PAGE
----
As I said earlier, I think some of the bad image a lot of people seem to have of the Prius is either from the stereotype of Prius drivers, or just that they are perceived as different. I don’t think they are going to save all the trees, but if it is just treat like every other mid-size car I think it is a pretty compelling alternative to a diesel of the same size. It’s low emissions mean in the UK it costs almost nothing to tax, and is exempt from things like the congestion charge. Fuel economy is also proving to be relatively good:

This was after my normal commute home, and while you could probably get the same out of a small engined diesel car of the same size, the diesel won’t be as smooth or as quiet, and petrol is quite a bit cheaper than diesel here currently. I’m sure I could also get more out of it if I tried, I haven’t tried to learn any of the special techniques yet, this is purely just me driving it normally as I would drive anything else.

There’s probably more I want to say about it that I can’t remember right now, but I think I have written an essay on it already. (And if you have read it this far, thanks, it took me ages. :stuck_out_tongue:) Anyone wanting a solid well built car for general use, I thoroughly recommend you try one. It’s not going to be everyone’s cup of tea, but if you can get over the potential image issues, there is a great car behind the badge.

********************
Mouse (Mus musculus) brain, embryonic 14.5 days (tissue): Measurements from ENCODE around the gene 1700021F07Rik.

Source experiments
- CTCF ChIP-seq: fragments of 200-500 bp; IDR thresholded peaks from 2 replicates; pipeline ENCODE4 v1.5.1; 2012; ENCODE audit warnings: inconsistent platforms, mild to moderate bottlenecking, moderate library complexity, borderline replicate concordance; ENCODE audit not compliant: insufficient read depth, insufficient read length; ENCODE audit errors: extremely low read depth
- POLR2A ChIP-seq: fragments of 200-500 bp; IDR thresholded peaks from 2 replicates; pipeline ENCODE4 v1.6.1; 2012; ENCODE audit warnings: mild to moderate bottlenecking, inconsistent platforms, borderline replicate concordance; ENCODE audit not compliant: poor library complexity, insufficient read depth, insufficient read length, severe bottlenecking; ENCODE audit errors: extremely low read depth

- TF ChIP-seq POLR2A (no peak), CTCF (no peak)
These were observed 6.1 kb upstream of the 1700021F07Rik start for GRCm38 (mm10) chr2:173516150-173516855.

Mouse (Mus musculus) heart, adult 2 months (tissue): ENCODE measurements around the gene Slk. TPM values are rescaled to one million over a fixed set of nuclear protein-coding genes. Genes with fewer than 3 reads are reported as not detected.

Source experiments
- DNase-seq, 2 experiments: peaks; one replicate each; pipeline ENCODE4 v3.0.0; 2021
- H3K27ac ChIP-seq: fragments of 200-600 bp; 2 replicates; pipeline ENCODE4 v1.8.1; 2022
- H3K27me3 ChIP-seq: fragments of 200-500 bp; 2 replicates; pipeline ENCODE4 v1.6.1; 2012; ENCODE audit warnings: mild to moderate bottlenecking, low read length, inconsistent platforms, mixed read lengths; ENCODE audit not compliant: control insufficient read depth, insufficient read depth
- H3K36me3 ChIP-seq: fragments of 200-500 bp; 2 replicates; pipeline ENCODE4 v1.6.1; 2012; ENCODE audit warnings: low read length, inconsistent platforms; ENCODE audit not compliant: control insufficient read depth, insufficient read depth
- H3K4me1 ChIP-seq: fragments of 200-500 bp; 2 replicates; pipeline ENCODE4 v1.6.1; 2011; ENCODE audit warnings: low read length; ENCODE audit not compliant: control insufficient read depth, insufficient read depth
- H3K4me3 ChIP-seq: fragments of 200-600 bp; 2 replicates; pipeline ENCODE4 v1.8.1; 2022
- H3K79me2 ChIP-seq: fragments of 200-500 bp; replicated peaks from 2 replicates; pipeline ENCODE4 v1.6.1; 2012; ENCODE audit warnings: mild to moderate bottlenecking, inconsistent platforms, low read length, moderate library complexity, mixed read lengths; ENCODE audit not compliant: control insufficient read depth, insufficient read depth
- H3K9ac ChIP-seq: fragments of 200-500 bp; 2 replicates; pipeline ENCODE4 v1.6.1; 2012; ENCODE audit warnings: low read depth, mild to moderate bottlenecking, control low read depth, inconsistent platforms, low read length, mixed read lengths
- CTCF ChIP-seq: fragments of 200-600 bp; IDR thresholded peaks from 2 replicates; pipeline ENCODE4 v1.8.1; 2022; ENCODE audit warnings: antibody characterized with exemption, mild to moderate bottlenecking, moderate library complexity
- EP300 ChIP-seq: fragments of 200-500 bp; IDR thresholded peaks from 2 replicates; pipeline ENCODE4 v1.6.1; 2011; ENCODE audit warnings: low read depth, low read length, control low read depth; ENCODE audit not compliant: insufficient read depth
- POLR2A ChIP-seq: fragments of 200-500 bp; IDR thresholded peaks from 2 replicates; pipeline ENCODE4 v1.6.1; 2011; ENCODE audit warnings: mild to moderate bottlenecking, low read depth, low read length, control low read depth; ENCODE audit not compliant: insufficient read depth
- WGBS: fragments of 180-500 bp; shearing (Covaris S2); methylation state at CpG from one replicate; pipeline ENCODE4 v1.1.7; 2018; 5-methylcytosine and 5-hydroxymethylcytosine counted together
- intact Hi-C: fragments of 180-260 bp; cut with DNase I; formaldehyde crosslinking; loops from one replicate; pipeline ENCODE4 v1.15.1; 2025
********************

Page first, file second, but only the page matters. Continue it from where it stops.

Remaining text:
If anyone is interested, I will update with better pictures, and how the car does with regards to longevity and reliability. If anyone has any questions, feel free to ask. :slight_smile:

i dont get how it’s considered such a great economical car i mean it has like a little over 60 mpg while multiple petrol usage hatchbacks/citycars/bigger hatches have much better mpg

My previous 1.0 Daihatsu weight in at 720kg, so was much smaller and nowhere near as substantial, with a much smaller engine, and if I was careful I got 72mpg out of it, more like 60-65 with normal driving, which I consider pretty high. This is a mid-size car that is much heavier and more substantial, with a 1.5 vs a 1.0. For the size and class of car, and for a petrol, it does well.

Congrats on the new purchase, good luck with the car! You covered a lot of material, so only a couple of questions. :smiley:

  1. What is T-Spirit? I’ve never heard of that trim designation on any US-spec Prius. What separates it from other trims?
  2. How many miles are on it?

Thanks. :smiley: In the UK the Mk2 Prius came in 3 trim levels, T3, T4 and T-Spirit. We didn’t get all the packages that you guys got, the only options were leather interior and metallic paint. T-Spirit I imagine would be similar to top package over there, with Sat Nav, Bluetooth, Voice Control, Park Assist/Rear View Camera etc. It’s currently sat at about 52k miles.

I’m disappointed at your inner petrolhead. If it makes you happy…

While the Prius is certainly not a “cool” car… hybrids are becoming quite cool.

Small update. Done about 1500 miles now, getting 62 MPG, nothing major else wrong with. Still lovely to drive, and perfect for commuting. Small issue with the stereo, but Toyota are going to check that out in a couple of days. Besides that, managed to finally get around to getting a video of this:


That must be weird to use. Do you have to apply throttle/brake, or does it do that automatically?

The interesting thing is how hybrids aren’t that cool, but electrics are like the coolest ever, but partly it might be because hybrids like the prius have very mild and boring designing.